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Oregon Trails-Mystery Headstone

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ASHLAND, Ore. – A small marble tombstone carved about 150 years or so ago has been in a corner of Doyle and Betty Hutchinson’s garden for nearly 30 years. It’s inscribed with the name of Dr. David Sisson who was killed by an as-yet un-named assassin in Ashland in the spring of 1858. Not only has no one ever been charged with the killing, but his grave marker is the only clue to where he might have been buried. Betty says they found the tombstone at a house they were renting below the Ashland Hills Inn.

Betty says, “we rented there for a couple years and uh, then we bought this property, and when we were gonna move we had heard that they were gonna bull doze that house down. So we didn’t wanna leave the stone there. Afraid that it would get destroyed. So we just brought it with us. A just a few years ago, I called Kay Atwood to let her know where it was. And she took a picture of it. So I just been kinda waitin’ for somebody to make claim to it!”

This week workers from the city’s Mountain View cemetery picked up the marker and plan on putting it on Dr. Sisson’s widows grave. After he was killed, she married another man, Haynes True. Both are buried here and now plans are in the works to put her first husband’s marker next to hers.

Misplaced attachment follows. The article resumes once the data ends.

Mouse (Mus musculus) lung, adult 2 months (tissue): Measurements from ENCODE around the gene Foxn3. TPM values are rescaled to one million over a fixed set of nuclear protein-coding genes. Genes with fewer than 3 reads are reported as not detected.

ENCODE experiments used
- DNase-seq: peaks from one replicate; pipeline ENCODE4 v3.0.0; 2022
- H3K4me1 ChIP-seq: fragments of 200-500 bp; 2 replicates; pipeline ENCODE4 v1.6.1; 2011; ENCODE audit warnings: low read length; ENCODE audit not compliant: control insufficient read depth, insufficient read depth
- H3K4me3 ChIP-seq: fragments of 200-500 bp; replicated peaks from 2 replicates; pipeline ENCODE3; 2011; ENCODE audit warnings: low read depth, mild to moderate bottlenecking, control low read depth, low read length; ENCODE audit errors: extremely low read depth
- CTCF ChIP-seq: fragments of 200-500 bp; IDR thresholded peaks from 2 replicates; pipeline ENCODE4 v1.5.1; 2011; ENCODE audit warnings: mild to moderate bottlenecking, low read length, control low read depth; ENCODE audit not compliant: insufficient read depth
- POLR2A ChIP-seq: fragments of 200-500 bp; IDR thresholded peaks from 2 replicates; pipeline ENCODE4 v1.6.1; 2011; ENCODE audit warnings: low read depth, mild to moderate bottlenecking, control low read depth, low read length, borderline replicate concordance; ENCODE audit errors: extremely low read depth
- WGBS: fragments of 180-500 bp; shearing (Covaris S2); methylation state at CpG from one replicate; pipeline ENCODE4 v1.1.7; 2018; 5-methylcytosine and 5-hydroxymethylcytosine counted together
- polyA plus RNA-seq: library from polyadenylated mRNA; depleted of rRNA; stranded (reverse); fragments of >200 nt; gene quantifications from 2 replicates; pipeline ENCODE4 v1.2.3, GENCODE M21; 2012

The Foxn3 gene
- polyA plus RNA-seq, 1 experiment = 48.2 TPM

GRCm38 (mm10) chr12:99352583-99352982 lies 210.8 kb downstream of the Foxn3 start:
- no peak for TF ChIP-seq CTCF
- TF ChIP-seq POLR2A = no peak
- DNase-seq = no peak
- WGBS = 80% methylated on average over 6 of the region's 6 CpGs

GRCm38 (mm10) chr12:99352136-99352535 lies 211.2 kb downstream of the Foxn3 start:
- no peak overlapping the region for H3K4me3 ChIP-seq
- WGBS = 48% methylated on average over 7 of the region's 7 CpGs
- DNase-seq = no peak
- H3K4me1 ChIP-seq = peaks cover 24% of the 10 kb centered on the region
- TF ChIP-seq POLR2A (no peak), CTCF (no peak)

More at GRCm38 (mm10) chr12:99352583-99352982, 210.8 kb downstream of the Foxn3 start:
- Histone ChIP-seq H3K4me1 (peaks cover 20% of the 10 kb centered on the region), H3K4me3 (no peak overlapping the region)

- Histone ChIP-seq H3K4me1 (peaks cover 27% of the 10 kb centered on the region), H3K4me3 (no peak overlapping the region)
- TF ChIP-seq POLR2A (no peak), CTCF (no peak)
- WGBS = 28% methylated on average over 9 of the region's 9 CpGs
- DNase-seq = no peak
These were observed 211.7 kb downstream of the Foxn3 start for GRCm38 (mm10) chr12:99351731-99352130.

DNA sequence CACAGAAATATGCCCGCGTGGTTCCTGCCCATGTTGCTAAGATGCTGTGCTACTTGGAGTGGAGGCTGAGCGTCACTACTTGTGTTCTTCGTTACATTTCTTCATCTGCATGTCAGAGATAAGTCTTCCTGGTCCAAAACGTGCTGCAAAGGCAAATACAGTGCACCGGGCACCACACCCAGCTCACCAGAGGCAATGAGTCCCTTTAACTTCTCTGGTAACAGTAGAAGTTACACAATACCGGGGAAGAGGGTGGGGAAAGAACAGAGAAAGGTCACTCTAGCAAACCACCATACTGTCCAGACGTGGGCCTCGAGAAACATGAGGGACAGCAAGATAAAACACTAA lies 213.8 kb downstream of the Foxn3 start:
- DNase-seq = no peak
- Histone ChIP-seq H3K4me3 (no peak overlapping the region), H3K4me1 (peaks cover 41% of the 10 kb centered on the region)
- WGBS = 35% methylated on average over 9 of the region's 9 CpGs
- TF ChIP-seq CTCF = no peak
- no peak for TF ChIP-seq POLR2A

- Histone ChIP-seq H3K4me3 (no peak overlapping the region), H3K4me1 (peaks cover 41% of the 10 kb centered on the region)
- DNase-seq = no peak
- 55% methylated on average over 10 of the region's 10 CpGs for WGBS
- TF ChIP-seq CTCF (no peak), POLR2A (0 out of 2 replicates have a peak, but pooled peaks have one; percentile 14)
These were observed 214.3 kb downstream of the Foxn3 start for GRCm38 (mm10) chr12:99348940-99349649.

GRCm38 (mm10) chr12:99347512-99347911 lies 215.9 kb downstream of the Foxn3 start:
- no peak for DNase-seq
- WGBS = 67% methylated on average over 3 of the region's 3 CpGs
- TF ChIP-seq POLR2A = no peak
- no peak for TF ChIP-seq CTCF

Betty says, “we just knew that we were takin’ care of the stone until somebody could, y’know, find a place for it. Where it rightly belongs. I think, with the family. I didn’t know where the family was buried.” She adds,  “we just didn’t want it destroyed. We’ve had it for almost 30 years! Just kept it here safe ’till somebody laid claim to it.”

Another family headstone nearby in the Mountain View cemetery, is for Sisson’s 2 year old grandson who drowned.  Its very similar in style to David’s marker, and could possibly be from the same small graveyard where the doctor’s remains are still buried.

Betty says, “it was leanin’ up against the pump house, and Ashland Hills had dug into the pasture up there and it mighta been up there in that pasture somewhere.”

Ashland Mills founder Abel Helman welcomed the couple to the community and helped them get established. Sisson’s stock grew steadily, but in March of 1858 a shotgun attack by another man left Sisson seriously wounded. Less than two weeks later someone burned down Sisson’s barn. Five days later his daughter Augusta was born.

Then, just a week after that, someone else, firing from a hillside thicket gunned down Sisson not far from what today is the Ashland plaza. He was buried a day later on the family farm, not far from the current south Ashland interchange. Then, a little over three months later, someone burned down the farmhouse, and Celeste Sisson spent months trying to claim a settlement from Abel Helman who originally owned the land where their boarding house was. She later remarried and the doctor’s grave became lost to memory. But the murder case did not, and research for a book called “Mill Creek Journal” by Ashland historian Kay Atwood, uncovered some tantalizing clues.

In two weeks the Oregon Trails will talk to another historian familiar with the story to see what clues may have been uncovered that could help identify the doctor’s killer in what is surely Jackson County’s oldest cold case murder.